Northern Indian cuisine is the subcontinent’s posh nosh: it’s luxuriant and – for all but the most hardened of ascetics – can be painfully deceptive. It’s one of those cuisines that is so delicious that gorging is the only viable consumption strategy. The flip side, of course, is that its deliciousness obscures the unwelcome reality that ghee always takes a little time to yield its miasmatic effect. You know when it does, for any position other than supine becomes a feat.
The Punjab is, in my view, the diamond in the crown of northern Indian food. It is a region known for its wheat and dairy production (think naan, paratha, and paneer – all good), and its reliance on the tandoor for cooking and baking. Combined, this is the recipe for some serious culinary magic. I mean, serious culinary magic.
I have been patronising Jaggi’s for nearly two years now. It’s a solid Punjabi performer, although the taste of the dishes is liable to change between visits, and the acoustics are notoriously bad. The pricing is also frustratingly opaque – you choose what you want, and then the server will conjure up a figure that you pay. Said figure always seems fair (everything below cost SGD 25.20), but seems a little subjective nonetheless.
On the upside, Jaggi’s always boasts a good selection of vegetarian (and non-vegetarian) dishes, it sells booze (beer, and some Indian wines!), and the server bears an uncanny resemblance to Freddie Mercury (same mouth, same teeth, no ‘tache). It’s a good place to drag los amigos along to. Just try not to knock your beer off the table and enforce the yobbish ang mo stereotype (speaking from experience here).
Jaggi’s Northern Indian Cuisine
34-36 Race Course Road
Open 11:30-15:00 & 17:30-22:30 Monday-Thursday; 11:30-15:30 & 17:30-22:45 Friday; 11:00-16:00 & 17:30-22:45 Saturday-Sunday (and Public Holidays… Seriously!)
Two helpings of this stuff were needed – it was that good. Compared to the other, rather desultory starch options, the jeera rice shone like a rice-shaped star. The ingredients were few and simple – cumin (jeera means “cumin” in Hindi), green peas, onion, and some chopped coriander – but effective. Sweet and fragrant and delicious.
Rather disappointing. The naan was a good shape, but the flavours were flat (read: non-existent). It was also too thin, and the upper layer lacked crispiness. A bit like chewing on cardboard, if y’know what I mean.
Funnily enough, this was my first time trying aloo kulcha (aloo is “potato”, kulcha is a type of leavened bread), and I was very much looking forward to it. It smelt delicious when it was brought out – rich and buttery, with little smears of ghee on top. It also had a nicely charred colour, and was suitably dense. Unfortunately the taste was, like the naan, very disappointing. Whilst it was visibly stuffed with potato, chopped coriander and coriander seeds, the flavours lacked depth and seemed to have been diluted by the heavy use of ghee. Whilst the coriander added some orangey notes, overall it was flat and lifeless.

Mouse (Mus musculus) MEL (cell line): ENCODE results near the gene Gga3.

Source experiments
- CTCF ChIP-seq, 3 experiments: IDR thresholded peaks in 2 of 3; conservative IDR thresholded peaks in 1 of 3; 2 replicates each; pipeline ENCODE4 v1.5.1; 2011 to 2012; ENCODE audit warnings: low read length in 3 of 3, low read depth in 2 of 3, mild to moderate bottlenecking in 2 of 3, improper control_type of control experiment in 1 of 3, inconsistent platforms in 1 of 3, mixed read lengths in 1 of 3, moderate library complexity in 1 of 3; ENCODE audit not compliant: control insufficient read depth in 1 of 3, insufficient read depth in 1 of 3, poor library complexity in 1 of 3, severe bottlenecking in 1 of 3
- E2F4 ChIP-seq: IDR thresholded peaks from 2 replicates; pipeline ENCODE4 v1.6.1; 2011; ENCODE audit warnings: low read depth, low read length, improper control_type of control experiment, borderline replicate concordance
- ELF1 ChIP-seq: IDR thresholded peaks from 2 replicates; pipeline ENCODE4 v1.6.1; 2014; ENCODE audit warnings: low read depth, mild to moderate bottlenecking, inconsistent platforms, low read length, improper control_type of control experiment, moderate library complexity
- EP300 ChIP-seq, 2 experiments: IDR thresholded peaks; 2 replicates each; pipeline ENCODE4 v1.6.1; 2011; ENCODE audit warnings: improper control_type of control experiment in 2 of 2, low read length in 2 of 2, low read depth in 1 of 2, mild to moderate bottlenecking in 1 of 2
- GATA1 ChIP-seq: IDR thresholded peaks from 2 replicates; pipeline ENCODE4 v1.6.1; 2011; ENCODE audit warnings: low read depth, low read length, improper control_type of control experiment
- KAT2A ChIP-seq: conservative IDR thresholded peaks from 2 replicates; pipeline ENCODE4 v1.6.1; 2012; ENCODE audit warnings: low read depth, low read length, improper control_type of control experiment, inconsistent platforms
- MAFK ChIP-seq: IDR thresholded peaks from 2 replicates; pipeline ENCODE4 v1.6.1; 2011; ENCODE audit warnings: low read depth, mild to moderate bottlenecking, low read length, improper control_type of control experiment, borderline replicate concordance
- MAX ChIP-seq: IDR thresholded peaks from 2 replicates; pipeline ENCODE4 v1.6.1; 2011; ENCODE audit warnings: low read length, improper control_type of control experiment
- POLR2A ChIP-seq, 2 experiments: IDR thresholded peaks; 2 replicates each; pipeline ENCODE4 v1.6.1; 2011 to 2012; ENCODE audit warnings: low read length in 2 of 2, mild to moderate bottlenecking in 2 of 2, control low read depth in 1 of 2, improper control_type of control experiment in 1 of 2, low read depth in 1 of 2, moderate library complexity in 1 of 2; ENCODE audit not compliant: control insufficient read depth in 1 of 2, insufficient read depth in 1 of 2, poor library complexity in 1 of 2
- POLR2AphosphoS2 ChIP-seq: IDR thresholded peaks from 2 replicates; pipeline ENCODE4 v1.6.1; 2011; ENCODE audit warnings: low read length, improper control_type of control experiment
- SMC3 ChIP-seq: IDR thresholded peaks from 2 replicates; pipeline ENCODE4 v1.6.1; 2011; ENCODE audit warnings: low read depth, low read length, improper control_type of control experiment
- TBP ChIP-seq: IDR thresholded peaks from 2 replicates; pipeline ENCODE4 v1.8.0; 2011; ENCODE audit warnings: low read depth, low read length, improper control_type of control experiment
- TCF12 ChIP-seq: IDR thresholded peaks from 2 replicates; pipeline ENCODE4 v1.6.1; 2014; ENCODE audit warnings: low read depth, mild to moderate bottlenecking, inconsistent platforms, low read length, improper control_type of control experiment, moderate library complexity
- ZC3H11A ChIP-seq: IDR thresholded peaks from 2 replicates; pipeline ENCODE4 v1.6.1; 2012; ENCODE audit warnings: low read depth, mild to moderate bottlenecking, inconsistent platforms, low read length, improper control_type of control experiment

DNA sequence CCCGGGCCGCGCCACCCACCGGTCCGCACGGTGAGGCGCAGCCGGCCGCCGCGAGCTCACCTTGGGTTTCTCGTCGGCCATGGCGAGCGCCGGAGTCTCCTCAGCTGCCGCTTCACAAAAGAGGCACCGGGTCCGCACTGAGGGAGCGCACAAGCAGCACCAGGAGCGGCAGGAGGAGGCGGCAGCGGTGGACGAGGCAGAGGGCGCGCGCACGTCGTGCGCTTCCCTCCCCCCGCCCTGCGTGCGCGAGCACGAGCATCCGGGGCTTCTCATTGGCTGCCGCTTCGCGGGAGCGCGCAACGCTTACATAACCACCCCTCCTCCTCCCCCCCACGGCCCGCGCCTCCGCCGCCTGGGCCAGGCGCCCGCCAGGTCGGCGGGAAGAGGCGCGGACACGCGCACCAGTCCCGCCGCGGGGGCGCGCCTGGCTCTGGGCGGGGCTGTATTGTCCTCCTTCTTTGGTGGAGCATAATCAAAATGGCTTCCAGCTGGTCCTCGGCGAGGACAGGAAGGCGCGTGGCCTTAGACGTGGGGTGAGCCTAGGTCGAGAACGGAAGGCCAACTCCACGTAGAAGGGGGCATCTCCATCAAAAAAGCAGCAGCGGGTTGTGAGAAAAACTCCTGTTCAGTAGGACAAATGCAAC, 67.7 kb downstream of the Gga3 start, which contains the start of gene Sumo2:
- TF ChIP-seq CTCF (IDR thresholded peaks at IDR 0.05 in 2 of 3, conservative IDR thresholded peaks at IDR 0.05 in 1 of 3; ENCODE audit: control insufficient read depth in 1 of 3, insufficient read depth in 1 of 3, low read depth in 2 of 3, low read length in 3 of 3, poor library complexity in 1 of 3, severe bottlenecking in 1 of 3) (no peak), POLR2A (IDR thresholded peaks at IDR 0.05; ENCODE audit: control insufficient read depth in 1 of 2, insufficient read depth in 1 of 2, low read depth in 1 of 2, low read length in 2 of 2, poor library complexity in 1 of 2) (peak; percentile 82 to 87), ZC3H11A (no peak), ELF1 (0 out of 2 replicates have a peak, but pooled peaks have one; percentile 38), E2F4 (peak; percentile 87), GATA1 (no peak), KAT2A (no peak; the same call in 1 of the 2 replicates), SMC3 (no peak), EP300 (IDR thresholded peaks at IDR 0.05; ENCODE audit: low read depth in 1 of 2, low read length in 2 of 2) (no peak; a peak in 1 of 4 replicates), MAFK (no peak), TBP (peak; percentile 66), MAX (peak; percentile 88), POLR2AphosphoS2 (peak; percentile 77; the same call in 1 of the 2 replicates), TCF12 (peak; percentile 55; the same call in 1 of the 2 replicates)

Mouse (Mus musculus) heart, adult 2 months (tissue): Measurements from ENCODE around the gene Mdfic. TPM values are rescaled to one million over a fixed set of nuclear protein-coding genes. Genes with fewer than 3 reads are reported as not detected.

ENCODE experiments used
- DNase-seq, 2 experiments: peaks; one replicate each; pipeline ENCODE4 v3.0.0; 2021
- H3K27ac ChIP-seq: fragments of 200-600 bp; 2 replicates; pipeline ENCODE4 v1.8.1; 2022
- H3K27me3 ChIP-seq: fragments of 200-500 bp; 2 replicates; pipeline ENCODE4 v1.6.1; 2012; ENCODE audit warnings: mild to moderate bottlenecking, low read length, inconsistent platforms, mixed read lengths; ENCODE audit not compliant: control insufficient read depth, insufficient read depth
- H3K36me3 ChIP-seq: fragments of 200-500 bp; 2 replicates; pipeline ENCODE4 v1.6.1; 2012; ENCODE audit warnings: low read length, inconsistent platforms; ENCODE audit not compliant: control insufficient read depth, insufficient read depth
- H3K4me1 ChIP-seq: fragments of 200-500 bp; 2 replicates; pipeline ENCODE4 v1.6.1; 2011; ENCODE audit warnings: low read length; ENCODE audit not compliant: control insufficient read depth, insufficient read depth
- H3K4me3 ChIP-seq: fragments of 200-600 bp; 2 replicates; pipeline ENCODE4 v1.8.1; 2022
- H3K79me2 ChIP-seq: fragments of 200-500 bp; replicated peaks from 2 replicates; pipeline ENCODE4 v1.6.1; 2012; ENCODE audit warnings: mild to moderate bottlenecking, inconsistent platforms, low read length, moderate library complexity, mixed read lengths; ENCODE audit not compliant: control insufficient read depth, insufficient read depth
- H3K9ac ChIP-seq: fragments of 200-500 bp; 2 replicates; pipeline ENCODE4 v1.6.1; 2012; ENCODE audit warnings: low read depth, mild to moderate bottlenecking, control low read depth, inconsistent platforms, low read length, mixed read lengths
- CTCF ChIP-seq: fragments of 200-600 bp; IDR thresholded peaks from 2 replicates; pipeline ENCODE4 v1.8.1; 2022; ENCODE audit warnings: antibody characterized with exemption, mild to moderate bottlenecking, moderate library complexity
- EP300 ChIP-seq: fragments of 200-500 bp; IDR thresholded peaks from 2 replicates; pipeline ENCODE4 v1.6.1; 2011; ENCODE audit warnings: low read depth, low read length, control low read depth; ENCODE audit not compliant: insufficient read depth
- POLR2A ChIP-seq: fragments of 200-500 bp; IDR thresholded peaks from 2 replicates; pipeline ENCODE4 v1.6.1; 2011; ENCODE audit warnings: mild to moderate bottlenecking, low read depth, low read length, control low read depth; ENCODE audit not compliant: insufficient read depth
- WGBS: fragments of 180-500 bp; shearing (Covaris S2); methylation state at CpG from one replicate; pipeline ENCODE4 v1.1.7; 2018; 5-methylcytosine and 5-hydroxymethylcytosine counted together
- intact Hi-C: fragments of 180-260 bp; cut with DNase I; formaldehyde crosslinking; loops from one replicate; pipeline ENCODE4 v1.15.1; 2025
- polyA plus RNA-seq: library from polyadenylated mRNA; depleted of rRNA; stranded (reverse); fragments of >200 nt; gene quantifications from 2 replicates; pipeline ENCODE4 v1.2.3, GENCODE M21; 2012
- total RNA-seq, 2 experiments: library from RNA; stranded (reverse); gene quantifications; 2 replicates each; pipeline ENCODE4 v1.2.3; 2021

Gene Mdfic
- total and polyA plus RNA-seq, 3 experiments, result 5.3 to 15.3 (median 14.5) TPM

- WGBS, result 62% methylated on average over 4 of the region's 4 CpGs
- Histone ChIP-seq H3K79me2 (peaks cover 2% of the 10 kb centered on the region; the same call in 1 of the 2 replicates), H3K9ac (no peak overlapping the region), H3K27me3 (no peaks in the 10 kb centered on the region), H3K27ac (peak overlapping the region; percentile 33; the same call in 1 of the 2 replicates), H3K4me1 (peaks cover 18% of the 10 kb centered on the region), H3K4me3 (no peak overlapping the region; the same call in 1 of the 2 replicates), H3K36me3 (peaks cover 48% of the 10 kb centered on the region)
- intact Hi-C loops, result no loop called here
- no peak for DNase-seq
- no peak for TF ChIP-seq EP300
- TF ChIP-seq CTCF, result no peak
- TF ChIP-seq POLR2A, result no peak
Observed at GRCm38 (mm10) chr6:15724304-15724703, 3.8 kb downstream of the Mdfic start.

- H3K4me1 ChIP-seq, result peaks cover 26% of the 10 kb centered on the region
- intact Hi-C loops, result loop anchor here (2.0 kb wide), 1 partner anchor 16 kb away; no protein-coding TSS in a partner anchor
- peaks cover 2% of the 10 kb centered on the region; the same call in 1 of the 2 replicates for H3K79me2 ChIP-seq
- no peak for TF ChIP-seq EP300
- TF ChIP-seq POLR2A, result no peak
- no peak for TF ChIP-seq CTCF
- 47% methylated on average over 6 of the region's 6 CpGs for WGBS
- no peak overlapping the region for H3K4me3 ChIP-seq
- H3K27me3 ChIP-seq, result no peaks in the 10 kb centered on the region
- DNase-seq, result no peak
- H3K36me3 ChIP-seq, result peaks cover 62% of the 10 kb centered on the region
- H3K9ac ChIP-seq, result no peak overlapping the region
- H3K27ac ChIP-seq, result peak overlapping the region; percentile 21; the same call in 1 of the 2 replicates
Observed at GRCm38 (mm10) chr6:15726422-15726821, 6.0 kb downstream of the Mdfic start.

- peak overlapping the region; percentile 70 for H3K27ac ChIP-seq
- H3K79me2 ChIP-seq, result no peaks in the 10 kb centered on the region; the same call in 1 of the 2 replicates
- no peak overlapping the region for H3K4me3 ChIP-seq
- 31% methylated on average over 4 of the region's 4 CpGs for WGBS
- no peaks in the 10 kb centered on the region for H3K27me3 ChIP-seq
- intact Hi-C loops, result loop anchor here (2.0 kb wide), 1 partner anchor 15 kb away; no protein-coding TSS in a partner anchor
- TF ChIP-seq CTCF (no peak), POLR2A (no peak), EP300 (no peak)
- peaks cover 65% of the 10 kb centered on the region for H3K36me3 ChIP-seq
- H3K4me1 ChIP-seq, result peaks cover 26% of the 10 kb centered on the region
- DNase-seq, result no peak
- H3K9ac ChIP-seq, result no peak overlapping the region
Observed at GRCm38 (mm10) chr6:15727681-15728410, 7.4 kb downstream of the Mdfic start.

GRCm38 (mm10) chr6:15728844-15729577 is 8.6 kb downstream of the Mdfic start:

Visually appealing, with large chunks of paneer and green peppers in a rich red curry sauce (makhani means “with butter”, and usually refers to a creamy curry sauce). The flavours were strong and peppery – the use of green peppers, black peppers, and chilli peppers was noticeable – but nicely balanced by the sourness of the tomato base. Whilst the chunks of paneer were of a good size, they were quite dry and crumbly, and almost fibrous to the bite.
I’m a a big fan of palak paneer, but this one paled in comparison to that at M.B.S. on Rowell Road. It was bitter to the taste, and I felt that the palak (“spinach”) would have benefitted from being cooked for a little longer. Rather than providing a fragrant lift to the dish, the coriander made everything taste a little soapy and rancid. The chemistry behind this taste association is interesting, and can, amongst other things, be a function of genetic predisposition (read this article for more info). I get this association quite often with coriander-infused curries, but never when coriander is used as garnish. Fascinating, I know.
A Punjabi staple, this, along with the jeera rice, was one of the highlights of the meal. Dhal makhani uses black lentils (urad) instead of the more common red lentils (masoor), which, I think, gives it a deeper and more savoury taste. This one was of a good thickness, and was also nicely spiced. In hindsight, just this and the jeera rice alone would have made a very satisfying meal.
The picture does not lie – this was a mushy, coagulated mess of a channa masala. It was also served cold. The flavours were bold and punchy, but it turned out to be quite difficult to swallow (literally). A classic example of how erratic Jaggi’s can be – the last time I had this (March 2014), it was in a spicy curry sauce that, if I remember correctly, was borderline oily. Talk about polar opposites!
The laddu was of a generous size, and had a nicely subtle sweetness to it. The use of almond was judicious, and created a marzipan-like flavour. After the disappointments that preceded it, this provided a welcome lift at the end of the meal.
Kala jamun are basically deep-fried gulab jamun with a dairy-flavoured filling. Like an Indian eclair, just a bit more oily! They are usually painfully delicious, and this one was no exception. The khoya (an Indian dairy product – the whitish filling in the picture) added a subtle sourness that helped moderate the sweetness a little. It was very tasty, but lacked cardamon flavour, which is, in my mind, the secret to a jolly good jam’.
A good six months or so have elapsed since my last visit to Jaggi’s, and I fear that the quality of their food may be slipping. It certainly isn’t what it was when I first started eating here. Nonetheless, it’s reasonably priced (especially compared to most of the other restaurants along Race Course Road), and has a nice vibe to it. If for nothing else, go for dessert.